Punch,  43 (1862), 256.

Practical Faith or Frenzy





Mental Illness, Crime, Religious Authority, Colleges

    Begs the opinion of the British judges, the Royal College of Physicians, and the Royal College of Surgeons in the case of a man sentenced to death for murder, who, according to his defence counsel, committed the offence under the influence of 'religious homicidal monomania', a judgement with which a committee appointed by the Real Academia de Ciencias agreed. Presents a newspaper report of the case that, in Punch's opinion, shows no evidence of monomania and expects that British judges will agree that the convict 'knew very well what he was about', and that the only 'monomania' was that lurking in the convict's Catholic 'premises'. Invites religious and medical figures, including Nicholas P S Wiseman, Forbes B Winslow, Daniel H Tuke, to discuss this case of 'orthodox Romanism or raving madness'.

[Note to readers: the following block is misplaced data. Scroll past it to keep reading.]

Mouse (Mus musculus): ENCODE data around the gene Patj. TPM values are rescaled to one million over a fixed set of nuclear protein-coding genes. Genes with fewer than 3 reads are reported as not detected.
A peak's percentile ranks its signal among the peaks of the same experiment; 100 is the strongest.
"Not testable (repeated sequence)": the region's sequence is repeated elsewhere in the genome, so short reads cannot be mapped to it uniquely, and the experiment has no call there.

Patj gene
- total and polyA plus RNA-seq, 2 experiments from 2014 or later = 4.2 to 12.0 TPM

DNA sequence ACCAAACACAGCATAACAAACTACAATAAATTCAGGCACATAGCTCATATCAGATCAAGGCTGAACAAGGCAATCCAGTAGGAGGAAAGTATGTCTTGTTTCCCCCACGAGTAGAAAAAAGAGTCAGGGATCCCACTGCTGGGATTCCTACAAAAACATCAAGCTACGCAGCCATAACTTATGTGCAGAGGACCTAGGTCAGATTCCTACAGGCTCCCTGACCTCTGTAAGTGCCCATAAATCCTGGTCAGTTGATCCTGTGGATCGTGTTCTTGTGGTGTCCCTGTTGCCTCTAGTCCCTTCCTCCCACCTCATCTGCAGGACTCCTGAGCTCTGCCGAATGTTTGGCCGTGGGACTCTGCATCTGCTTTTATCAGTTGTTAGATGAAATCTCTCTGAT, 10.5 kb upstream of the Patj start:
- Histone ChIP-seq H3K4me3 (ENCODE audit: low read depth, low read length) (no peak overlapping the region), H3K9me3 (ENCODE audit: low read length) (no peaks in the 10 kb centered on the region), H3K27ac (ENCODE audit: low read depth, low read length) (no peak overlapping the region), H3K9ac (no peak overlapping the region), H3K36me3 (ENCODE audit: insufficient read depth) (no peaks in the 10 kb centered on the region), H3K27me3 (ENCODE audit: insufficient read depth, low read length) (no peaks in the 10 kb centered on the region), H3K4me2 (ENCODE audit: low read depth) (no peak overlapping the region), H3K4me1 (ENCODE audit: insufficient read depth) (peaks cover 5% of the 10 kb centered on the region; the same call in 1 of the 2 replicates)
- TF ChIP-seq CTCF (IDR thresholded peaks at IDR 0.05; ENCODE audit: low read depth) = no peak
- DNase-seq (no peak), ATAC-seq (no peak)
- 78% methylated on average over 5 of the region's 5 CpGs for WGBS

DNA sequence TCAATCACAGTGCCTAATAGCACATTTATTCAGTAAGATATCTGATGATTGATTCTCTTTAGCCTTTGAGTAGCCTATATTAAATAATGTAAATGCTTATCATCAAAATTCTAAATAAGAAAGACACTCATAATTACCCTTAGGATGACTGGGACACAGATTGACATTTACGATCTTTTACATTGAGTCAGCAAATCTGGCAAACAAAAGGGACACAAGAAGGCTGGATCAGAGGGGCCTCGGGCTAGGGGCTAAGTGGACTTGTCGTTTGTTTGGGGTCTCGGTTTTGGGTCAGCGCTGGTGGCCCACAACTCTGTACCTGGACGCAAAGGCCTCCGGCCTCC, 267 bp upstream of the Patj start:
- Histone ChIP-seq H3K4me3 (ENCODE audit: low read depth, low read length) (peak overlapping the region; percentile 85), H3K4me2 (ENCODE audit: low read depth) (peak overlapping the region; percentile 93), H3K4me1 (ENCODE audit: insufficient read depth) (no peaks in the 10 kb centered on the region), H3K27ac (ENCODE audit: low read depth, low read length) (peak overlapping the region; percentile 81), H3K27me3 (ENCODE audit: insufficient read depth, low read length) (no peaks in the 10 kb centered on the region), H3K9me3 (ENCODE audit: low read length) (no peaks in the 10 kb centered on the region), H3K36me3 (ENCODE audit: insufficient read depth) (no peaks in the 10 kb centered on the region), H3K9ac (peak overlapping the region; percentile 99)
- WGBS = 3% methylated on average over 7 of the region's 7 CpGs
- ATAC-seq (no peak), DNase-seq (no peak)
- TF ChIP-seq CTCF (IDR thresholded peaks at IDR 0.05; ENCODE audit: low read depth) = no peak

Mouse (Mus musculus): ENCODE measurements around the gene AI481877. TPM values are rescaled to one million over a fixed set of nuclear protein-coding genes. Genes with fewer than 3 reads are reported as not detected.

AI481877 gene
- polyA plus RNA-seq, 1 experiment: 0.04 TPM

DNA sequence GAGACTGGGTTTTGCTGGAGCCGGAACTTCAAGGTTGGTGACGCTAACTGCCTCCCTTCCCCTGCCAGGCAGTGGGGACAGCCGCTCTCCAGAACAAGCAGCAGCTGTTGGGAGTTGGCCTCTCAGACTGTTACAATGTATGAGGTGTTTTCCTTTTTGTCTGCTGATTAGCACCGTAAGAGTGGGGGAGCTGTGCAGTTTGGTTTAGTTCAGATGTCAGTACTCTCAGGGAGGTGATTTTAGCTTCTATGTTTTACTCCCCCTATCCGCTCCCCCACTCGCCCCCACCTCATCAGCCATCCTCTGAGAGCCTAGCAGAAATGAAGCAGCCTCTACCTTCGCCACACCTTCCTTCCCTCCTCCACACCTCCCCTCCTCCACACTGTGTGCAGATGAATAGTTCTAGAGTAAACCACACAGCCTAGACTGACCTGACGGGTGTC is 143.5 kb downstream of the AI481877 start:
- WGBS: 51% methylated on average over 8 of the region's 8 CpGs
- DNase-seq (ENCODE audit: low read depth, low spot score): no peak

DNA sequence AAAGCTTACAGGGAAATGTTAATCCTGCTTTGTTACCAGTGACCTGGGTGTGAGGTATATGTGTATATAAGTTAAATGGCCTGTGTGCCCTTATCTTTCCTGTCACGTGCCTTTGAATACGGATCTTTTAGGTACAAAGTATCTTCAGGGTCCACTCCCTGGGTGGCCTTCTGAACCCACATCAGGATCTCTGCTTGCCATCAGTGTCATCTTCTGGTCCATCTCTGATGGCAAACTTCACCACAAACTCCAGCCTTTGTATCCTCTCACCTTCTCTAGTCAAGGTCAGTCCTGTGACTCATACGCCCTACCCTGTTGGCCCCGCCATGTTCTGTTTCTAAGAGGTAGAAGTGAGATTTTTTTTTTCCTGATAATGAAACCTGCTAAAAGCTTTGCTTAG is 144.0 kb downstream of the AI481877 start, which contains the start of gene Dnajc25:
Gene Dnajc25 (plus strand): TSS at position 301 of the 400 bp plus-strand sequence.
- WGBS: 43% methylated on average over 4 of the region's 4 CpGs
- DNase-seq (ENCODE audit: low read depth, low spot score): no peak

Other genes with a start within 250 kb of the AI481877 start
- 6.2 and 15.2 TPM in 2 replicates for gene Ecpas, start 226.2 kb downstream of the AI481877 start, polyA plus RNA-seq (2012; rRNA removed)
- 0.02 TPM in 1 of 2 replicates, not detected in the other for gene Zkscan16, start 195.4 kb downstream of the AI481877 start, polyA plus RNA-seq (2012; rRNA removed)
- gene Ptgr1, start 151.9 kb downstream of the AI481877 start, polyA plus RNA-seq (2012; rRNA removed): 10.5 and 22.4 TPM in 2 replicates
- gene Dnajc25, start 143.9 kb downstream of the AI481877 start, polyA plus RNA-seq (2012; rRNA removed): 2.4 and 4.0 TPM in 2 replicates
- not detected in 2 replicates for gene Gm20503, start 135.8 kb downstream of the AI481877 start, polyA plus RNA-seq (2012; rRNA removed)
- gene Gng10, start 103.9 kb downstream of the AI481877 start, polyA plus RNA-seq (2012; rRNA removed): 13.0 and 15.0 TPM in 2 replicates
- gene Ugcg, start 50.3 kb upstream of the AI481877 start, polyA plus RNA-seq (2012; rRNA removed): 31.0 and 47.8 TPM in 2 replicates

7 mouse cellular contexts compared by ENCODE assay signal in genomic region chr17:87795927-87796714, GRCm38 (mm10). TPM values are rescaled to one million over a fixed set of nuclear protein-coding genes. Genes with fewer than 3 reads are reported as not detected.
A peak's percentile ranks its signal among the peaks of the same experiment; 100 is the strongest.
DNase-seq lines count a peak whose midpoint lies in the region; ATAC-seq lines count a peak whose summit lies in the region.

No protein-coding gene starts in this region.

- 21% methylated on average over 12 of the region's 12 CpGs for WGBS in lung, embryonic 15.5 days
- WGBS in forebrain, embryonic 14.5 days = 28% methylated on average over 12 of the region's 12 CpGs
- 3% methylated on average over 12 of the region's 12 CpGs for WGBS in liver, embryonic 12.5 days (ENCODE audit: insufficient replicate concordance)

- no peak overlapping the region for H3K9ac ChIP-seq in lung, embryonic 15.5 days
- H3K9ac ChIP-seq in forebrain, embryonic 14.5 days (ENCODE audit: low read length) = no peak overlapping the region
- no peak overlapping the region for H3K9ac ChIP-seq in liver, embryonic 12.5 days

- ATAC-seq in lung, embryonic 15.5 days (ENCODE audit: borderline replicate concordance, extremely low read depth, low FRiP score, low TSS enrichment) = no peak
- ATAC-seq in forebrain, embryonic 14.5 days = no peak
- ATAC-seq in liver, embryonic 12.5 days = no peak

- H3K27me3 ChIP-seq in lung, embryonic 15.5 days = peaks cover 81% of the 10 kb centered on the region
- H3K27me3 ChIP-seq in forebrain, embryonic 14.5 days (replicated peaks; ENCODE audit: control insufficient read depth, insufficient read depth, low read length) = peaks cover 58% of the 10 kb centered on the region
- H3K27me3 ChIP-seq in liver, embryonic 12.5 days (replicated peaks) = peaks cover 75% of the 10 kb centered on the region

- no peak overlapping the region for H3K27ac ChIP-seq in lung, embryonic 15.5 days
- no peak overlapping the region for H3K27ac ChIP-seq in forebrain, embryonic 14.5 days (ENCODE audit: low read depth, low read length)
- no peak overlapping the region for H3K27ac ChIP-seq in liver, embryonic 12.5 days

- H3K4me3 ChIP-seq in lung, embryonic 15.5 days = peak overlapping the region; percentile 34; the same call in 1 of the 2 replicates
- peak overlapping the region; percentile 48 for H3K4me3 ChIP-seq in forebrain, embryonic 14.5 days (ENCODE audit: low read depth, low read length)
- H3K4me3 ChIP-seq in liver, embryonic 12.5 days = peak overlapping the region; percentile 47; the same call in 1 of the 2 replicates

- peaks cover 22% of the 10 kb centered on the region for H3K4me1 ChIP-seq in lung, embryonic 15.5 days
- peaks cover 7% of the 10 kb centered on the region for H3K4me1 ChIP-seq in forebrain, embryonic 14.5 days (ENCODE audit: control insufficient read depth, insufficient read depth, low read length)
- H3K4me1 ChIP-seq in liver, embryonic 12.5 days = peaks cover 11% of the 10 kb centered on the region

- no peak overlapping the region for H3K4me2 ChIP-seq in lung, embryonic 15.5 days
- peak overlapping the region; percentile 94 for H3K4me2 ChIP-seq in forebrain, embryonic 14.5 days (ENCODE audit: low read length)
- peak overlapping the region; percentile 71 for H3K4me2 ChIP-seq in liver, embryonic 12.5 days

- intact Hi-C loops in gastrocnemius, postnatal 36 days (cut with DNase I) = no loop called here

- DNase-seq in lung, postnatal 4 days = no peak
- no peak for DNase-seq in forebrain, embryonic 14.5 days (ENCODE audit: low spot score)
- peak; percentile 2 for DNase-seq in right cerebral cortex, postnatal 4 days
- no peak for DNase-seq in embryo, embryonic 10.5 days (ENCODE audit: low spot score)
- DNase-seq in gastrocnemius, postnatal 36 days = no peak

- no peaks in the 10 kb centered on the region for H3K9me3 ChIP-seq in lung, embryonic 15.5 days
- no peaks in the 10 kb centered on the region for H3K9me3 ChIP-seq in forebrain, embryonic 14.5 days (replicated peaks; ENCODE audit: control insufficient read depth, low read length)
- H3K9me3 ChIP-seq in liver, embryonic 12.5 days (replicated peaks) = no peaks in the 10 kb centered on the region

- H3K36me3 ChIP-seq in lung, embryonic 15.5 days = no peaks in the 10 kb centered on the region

© Science in the Nineteenth-Century Periodical Project, Universities of Leeds and Sheffield, 2005 - 2020

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